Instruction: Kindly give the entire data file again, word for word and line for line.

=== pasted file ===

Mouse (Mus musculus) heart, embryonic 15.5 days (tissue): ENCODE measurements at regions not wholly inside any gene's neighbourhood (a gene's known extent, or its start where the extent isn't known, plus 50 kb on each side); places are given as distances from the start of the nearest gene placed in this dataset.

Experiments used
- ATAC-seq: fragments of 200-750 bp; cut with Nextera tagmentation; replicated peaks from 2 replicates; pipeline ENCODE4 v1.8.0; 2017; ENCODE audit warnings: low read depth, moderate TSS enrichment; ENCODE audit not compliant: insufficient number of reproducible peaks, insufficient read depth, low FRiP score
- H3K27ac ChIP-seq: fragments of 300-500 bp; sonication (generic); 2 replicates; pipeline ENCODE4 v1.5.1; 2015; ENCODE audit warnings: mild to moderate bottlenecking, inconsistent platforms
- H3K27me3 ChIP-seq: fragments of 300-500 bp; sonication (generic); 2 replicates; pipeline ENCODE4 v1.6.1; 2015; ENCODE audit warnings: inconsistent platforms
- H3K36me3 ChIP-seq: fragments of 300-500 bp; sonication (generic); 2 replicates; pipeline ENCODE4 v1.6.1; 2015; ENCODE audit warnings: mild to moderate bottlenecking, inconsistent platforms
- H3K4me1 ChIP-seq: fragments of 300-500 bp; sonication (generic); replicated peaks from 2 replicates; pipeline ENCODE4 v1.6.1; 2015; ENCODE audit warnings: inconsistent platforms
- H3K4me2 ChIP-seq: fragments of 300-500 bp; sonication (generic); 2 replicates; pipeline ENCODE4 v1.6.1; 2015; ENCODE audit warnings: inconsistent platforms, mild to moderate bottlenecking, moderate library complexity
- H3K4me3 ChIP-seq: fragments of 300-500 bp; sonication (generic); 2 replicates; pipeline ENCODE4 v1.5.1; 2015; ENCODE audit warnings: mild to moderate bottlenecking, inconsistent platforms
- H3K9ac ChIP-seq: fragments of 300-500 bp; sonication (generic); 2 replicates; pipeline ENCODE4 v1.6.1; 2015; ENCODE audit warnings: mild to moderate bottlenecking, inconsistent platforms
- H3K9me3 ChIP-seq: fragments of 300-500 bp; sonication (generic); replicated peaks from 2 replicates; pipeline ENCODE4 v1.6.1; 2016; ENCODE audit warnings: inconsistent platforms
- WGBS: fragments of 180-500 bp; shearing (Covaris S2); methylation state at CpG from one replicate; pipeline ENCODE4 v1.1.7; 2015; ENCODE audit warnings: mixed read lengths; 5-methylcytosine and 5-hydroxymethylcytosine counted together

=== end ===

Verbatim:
Mouse (Mus musculus) heart, embryonic 15.5 days (tissue): ENCODE measurements at regions not wholly inside any gene's neighbourhood (a gene's known extent, or its start where the extent isn't known, plus 50 kb on each side); places are given as distances from the start of the nearest gene placed in this dataset.

Experiments used
- ATAC-seq: fragments of 200-750 bp; cut with Nextera tagmentation; replicated peaks from 2 replicates; pipeline ENCODE4 v1.8.0; 2017; ENCODE audit warnings: low read depth, moderate TSS enrichment; ENCODE audit not compliant: insufficient number of reproducible peaks, insufficient read depth, low FRiP score
- H3K27ac ChIP-seq: fragments of 300-500 bp; sonication (generic); 2 replicates; pipeline ENCODE4 v1.5.1; 2015; ENCODE audit warnings: mild to moderate bottlenecking, inconsistent platforms
- H3K27me3 ChIP-seq: fragments of 300-500 bp; sonication (generic); 2 replicates; pipeline ENCODE4 v1.6.1; 2015; ENCODE audit warnings: inconsistent platforms
- H3K36me3 ChIP-seq: fragments of 300-500 bp; sonication (generic); 2 replicates; pipeline ENCODE4 v1.6.1; 2015; ENCODE audit warnings: mild to moderate bottlenecking, inconsistent platforms
- H3K4me1 ChIP-seq: fragments of 300-500 bp; sonication (generic); replicated peaks from 2 replicates; pipeline ENCODE4 v1.6.1; 2015; ENCODE audit warnings: inconsistent platforms
- H3K4me2 ChIP-seq: fragments of 300-500 bp; sonication (generic); 2 replicates; pipeline ENCODE4 v1.6.1; 2015; ENCODE audit warnings: inconsistent platforms, mild to moderate bottlenecking, moderate library complexity
- H3K4me3 ChIP-seq: fragments of 300-500 bp; sonication (generic); 2 replicates; pipeline ENCODE4 v1.5.1; 2015; ENCODE audit warnings: mild to moderate bottlenecking, inconsistent platforms
- H3K9ac ChIP-seq: fragments of 300-500 bp; sonication (generic); 2 replicates; pipeline ENCODE4 v1.6.1; 2015; ENCODE audit warnings: mild to moderate bottlenecking, inconsistent platforms
- H3K9me3 ChIP-seq: fragments of 300-500 bp; sonication (generic); replicated peaks from 2 replicates; pipeline ENCODE4 v1.6.1; 2016; ENCODE audit warnings: inconsistent platforms
- WGBS: fragments of 180-500 bp; shearing (Covaris S2); methylation state at CpG from one replicate; pipeline ENCODE4 v1.1.7; 2015; ENCODE audit warnings: mixed read lengths; 5-methylcytosine and 5-hydroxymethylcytosine counted together